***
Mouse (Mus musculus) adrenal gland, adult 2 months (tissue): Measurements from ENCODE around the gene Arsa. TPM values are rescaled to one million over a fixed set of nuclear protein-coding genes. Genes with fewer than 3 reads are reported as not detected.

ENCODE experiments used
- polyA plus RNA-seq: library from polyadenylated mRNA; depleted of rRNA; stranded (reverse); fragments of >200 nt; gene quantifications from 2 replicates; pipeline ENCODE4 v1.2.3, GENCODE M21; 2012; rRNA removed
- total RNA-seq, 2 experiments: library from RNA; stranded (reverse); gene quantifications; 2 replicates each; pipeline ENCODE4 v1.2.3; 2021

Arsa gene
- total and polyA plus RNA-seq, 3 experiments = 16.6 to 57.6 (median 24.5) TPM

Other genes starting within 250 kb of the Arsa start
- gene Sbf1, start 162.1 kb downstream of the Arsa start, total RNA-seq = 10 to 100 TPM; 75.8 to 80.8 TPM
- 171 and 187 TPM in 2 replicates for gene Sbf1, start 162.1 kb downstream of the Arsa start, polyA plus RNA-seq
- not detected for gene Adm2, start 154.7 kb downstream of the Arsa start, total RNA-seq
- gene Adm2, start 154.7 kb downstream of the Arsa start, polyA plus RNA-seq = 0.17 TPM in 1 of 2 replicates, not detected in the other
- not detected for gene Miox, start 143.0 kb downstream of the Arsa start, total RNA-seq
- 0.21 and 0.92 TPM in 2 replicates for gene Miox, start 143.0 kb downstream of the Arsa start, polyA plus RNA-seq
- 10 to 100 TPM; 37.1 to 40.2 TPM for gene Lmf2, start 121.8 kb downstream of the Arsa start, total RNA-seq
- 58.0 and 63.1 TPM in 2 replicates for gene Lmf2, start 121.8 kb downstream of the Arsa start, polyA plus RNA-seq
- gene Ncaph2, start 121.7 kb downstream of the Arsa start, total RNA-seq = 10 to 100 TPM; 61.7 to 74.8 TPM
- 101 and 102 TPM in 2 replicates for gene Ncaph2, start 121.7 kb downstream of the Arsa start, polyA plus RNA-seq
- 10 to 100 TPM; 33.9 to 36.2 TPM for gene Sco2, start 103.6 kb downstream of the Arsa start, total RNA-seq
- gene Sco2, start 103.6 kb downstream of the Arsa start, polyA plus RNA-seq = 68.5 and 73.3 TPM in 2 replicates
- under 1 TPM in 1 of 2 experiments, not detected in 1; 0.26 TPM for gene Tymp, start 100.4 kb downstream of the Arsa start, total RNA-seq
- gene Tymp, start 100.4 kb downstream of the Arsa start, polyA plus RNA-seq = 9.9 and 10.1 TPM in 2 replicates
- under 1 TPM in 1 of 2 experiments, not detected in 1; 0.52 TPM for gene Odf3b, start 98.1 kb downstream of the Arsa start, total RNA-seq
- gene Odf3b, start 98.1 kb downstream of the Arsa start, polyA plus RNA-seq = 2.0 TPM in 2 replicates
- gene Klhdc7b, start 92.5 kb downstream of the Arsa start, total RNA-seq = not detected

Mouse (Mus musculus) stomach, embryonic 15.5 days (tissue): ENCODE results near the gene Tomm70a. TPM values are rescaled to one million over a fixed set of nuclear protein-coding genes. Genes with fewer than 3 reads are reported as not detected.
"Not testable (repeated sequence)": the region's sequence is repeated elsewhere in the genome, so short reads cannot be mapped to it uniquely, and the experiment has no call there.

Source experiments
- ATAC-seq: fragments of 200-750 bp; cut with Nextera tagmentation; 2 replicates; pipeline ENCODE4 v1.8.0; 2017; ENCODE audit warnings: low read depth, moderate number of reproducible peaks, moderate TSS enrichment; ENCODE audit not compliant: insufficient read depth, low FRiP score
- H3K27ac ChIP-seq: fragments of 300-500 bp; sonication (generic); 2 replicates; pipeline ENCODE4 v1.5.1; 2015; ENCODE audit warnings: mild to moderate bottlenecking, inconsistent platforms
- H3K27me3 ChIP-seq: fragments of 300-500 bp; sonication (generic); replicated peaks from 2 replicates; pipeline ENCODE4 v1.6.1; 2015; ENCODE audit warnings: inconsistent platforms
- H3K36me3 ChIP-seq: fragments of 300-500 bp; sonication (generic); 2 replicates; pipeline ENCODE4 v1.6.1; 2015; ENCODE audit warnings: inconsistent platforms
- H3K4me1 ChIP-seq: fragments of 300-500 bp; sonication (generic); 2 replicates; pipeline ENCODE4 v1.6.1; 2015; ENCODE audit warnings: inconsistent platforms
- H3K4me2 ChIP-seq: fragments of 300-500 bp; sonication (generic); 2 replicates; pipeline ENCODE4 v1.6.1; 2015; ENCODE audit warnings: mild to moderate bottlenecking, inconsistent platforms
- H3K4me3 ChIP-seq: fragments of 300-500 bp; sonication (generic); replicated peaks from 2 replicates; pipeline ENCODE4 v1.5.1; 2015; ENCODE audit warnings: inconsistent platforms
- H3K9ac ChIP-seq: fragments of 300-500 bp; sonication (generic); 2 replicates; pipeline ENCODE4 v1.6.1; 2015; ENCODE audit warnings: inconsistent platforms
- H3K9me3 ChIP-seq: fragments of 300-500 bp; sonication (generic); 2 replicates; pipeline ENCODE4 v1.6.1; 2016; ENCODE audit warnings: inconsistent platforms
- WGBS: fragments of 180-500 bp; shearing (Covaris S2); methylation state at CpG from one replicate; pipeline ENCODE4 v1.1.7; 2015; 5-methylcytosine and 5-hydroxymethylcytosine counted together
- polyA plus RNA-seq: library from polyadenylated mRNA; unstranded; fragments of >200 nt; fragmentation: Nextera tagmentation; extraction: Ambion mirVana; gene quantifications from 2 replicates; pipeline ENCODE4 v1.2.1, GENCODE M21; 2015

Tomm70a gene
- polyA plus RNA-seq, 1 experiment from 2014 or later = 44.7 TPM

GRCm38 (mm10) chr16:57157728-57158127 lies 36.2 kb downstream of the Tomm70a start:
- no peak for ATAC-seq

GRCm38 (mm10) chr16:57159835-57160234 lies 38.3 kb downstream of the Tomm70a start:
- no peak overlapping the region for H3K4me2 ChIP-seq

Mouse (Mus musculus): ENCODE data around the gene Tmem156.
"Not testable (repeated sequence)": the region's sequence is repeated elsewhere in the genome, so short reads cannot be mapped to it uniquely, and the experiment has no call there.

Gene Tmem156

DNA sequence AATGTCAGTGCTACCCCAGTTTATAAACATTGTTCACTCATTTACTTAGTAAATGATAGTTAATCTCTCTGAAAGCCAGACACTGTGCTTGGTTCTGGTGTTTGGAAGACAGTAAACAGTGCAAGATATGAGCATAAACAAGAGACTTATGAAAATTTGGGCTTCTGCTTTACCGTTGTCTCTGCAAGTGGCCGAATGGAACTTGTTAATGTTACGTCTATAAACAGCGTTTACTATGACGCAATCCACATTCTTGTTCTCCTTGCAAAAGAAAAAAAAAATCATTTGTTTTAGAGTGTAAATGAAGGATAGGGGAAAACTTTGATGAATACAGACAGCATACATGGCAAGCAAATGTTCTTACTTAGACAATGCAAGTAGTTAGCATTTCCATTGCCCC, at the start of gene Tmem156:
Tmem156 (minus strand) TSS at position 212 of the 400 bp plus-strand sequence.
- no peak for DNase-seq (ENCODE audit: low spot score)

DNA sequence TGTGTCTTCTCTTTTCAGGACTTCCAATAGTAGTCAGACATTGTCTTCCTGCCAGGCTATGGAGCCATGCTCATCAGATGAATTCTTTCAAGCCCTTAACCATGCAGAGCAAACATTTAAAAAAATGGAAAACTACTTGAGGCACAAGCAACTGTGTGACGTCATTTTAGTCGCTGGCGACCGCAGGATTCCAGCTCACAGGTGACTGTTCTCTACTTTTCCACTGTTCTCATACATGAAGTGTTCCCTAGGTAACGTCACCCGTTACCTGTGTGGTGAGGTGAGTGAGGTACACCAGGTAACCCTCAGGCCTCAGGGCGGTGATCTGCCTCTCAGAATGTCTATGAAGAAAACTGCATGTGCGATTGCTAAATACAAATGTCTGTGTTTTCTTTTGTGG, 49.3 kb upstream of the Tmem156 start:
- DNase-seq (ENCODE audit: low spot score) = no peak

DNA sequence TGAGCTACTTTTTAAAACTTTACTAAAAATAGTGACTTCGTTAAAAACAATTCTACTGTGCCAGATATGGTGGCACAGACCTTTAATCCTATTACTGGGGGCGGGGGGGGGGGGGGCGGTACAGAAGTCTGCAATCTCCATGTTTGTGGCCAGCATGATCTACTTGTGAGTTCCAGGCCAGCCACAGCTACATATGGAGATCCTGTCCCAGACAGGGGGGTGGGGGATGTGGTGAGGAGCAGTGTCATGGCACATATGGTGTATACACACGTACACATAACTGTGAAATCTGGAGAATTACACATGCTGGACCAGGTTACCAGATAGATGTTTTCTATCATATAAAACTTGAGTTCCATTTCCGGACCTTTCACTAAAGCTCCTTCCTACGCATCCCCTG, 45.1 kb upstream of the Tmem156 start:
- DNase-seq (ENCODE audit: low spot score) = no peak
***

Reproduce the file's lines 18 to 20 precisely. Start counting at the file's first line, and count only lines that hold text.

- 10 to 100 TPM; 33.9 to 36.2 TPM for gene Sco2, start 103.6 kb downstream of the Arsa start, total RNA-seq
- gene Sco2, start 103.6 kb downstream of the Arsa start, polyA plus RNA-seq = 68.5 and 73.3 TPM in 2 replicates
- under 1 TPM in 1 of 2 experiments, not detected in 1; 0.26 TPM for gene Tymp, start 100.4 kb downstream of the Arsa start, total RNA-seq